Shakapacker 7

railsAugust 30, 2023Dotby Mostafa Ahangarha

Shakapacker, the official successor of Webpacker, is the Ruby gem that brings the full power of webpack into the Ruby on Rails world. Unfortunately, we could not keep the old gem name. We kept the old name internally but with a new gem name to expedite the transition. Thus, some docs and code mentioned webpacker, and some mentioned shakapacker. Ughhh.

Shakapacker 7 is now fully Shakapacker. Let’s look at this release and discuss if you should consider an upgrade.


Rails maintainers released official Webpacker versions up to 5.4.3. Despite several release candidates, version 6 was never officially released. The Rails core team decided to migrate away from the Webpacker project in favor of simpler bundling solutions, including jsbundling-rails and importmap-rails. However, those solutions work poorly for JavaScript-heavy frontends like React or Vue.

Justin Gordon and the ShakaCode team offered to adopt Webpacker, and the Rails maintainers accepted the offer. David Heinemeier Hansson gets credit for the Shakapacker name!

Shakacode drove the unreleased Webpacker 6 code to an official release, Shakapacker 6. ShakaCode did only the minimal gem renaming to simplify adoption for those upgrading. For example, after adding the Shakapacker gem to a project, one needed to run rails webpacker:install; to run webpack dev-server, one needed to run bin/webpacker-dev-server; the configuration was stored in config/webpacker.yml; and many more.

Finally, it is entirely Shakapacker

Now, Shakapacker is fully Shakapacker. Version 7 has replaced any instance of Webpacker In the entire project with Shakapacker (including in file names, configurations, environment variables, rake tasks, etc.). For example, after adding Shakapacker to a project, one needs to run rails shakapacker:install; configurations are stored in config/shakapacker.yml; and so on.

Additionally, we worked carefully to keep these changes backward compatible. After upgrading to version 7, your project should still work as before, except you get several deprecation messages in the terminal. The warning messages should be clear enough to help you apply the changes in the right place.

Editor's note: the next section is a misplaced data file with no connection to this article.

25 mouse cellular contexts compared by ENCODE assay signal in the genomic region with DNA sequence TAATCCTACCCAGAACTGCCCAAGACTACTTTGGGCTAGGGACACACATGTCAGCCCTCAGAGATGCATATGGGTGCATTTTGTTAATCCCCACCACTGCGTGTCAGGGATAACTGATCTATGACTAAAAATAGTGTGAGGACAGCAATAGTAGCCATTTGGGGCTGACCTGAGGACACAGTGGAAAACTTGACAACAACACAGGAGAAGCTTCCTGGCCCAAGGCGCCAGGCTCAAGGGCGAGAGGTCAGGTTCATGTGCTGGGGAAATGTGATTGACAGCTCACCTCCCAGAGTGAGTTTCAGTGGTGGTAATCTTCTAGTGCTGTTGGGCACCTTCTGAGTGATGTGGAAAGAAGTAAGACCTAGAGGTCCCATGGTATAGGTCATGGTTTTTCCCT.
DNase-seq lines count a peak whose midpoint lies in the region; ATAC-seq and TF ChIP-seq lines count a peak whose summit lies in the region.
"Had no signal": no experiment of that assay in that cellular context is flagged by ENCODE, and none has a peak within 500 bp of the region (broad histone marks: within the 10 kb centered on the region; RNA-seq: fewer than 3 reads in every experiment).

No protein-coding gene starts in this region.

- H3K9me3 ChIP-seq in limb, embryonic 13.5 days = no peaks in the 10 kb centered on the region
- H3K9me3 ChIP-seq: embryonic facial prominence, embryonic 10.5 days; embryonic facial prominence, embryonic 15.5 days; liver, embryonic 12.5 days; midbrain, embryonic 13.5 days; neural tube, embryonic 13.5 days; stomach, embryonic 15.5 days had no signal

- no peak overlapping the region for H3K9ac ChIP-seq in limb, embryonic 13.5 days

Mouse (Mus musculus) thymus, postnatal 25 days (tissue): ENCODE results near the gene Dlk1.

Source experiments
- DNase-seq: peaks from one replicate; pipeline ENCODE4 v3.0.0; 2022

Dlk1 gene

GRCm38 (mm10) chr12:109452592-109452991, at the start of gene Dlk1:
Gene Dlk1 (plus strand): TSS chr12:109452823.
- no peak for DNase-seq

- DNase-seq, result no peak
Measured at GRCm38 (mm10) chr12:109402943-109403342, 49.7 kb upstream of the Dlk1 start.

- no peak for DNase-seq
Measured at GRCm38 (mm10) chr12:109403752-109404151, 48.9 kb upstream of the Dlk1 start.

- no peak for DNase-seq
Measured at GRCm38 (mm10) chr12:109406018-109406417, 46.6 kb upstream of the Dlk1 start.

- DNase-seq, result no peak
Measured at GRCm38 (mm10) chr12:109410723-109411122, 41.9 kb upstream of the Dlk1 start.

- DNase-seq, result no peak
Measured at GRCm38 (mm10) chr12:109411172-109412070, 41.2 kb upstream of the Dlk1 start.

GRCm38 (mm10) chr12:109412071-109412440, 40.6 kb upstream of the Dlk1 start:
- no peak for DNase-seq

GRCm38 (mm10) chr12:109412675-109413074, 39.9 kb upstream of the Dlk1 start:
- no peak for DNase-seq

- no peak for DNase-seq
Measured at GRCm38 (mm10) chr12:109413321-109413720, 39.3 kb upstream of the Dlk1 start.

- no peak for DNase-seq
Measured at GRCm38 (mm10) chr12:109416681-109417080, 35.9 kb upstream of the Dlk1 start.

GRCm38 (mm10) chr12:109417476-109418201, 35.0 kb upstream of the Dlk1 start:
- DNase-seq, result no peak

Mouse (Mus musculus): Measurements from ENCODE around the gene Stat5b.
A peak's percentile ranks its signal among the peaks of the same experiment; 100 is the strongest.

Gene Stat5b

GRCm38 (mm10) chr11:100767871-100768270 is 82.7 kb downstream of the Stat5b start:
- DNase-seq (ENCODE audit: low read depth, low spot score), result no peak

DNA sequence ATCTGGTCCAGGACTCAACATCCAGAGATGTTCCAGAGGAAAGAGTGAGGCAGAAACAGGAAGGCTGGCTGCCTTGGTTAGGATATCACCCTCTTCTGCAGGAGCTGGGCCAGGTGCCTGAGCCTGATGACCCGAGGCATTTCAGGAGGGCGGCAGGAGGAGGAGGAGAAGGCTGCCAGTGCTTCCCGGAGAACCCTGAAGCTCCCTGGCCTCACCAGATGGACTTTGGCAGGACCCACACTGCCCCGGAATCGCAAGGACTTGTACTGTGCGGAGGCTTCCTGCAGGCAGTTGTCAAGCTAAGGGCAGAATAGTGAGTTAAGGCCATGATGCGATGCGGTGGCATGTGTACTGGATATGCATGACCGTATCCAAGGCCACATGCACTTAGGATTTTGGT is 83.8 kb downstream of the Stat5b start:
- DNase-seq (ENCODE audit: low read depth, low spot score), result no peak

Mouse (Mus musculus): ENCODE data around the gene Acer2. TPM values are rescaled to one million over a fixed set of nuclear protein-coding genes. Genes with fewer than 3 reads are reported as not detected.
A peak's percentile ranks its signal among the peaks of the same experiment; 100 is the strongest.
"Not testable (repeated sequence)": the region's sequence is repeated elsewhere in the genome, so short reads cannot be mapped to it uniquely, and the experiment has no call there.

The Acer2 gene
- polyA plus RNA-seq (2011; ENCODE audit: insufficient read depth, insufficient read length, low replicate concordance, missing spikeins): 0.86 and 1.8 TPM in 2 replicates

We worked hard to ensure backward compatibility in this regard, but the possibility of a break exists depending on the project implementation. While the upgrade process for this change is seamless (documented in the v7 upgrade guideline), we appreciate a detailed report for any possible break. Ensure to check out the changelog and the upgrade guideline for other changes.

Should I upgrade?

Definitely! Upgrading to Shakapaker 7 means benefiting from new features, higher performance, and better support.

With our attempts to make the process easy, straightforward, and seamless, nobody should feel overwhelmed by this upgrade. Follow the v7 upgrade instructions. Your changes should be minimal to get your app running on v7. Then make the changes required to remove the deprecation warnings.

Besides this general advice, projects such as react-rails and react_on_rails have started to support Shakapacker 7. Regarding ReactRails v3, Shakapacker 7 is the only supported solution alongside Sprockets.

If you still have a project using Webpacker and would like help with upgrading, please contact Justin Gordon, With ShakaCode's help, your team can stay focused on features and bug fixes tech debt rather than getting bogged down in upgrading frontend dependencies and toolchains.

Closing Remark

Could your team use some help with topics like this and others covered by ShakaCode's blog and open source? We specialize in optimizing Rails applications, especially those with advanced JavaScript frontends, like React. We can also help you optimize your CI processes with lower costs and faster, more reliable tests. Scraping web data and lowering infrastructure costs are two other areas of specialization. Feel free to reach out to ShakaCode's CEO, Justin Gordon, at or schedule an appointment to discuss how ShakaCode can help your project!
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